Another exam done: Windows Server Virtualization, Configuration

Recently, both Microsoft and VMWare had traveling shows highlighting their respective virtualization technologies, and I had the pleasure of attending both of these shows.

One of the gimmes of the Microsoft show was online training and an exam voucher for Microsoft’s new virtualization exam, 70-652.   I’m familiar with virtualization as are most IT professionals these days but not exactly with Hyper-V itself.  I set up a lab with a spare SATA drive, collection of software DVDs, and some of my favorite virtual machines, and got to work.  Of the three Microsoft exams I have sat for, this was the one I was least familiar with, so I had some work to do.

Unsurprisingly, Microsoft’s target market for its virtualization solutions is the enterprise and the exam certainly reflects that.  If I didn’t get the voucher I probably wouldn’tve tried for the exam since most of the material is not applicable to my shop.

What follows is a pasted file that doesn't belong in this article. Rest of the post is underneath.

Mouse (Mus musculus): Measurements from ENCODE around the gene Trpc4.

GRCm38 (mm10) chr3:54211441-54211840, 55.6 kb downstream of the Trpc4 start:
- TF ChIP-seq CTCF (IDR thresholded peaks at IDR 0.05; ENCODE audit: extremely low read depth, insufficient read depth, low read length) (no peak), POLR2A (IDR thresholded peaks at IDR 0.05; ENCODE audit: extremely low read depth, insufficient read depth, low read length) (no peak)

The exam should perhaps be called the SCVMM (System Center Virtual Machine Manager) exam, as that is a strong element of the test.   Fortunately, it’s not hard to learn provided you have Microsoft sysadmin experience.  Lukas Beeler has some good advice for taking the exam.

I’m not sure how SATV could use virtualization.  We can run other Windows instances on an SBS box, but our real need is for another physical box;  we had an extra Windows 2003 server on an old Dell box until it died;  a top priority is to upgrade to SBS 2008 on a new machine so the existing machine can be repurposed as a backup.

But we could run non-Windows virtual machines.  We need a new server monitoring solution and one I’m reviewing is GroundWork.  That is a CentOS-based self-contained system that can run on a physical machine, or just as easily in a virtual machine.  That’s where SATV can use virtualization.

I passed the test, anyway:


How did you spend your leap second?

How did you spend your leap second?  From